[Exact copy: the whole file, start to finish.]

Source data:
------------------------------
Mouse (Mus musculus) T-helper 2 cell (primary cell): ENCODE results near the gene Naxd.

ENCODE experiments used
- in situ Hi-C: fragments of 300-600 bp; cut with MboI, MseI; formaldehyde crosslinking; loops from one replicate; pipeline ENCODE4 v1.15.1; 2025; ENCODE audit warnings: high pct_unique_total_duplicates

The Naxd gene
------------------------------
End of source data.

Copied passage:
Mouse (Mus musculus) T-helper 2 cell (primary cell): ENCODE results near the gene Naxd.

ENCODE experiments used
- in situ Hi-C: fragments of 300-600 bp; cut with MboI, MseI; formaldehyde crosslinking; loops from one replicate; pipeline ENCODE4 v1.15.1; 2025; ENCODE audit warnings: high pct_unique_total_duplicates

The Naxd gene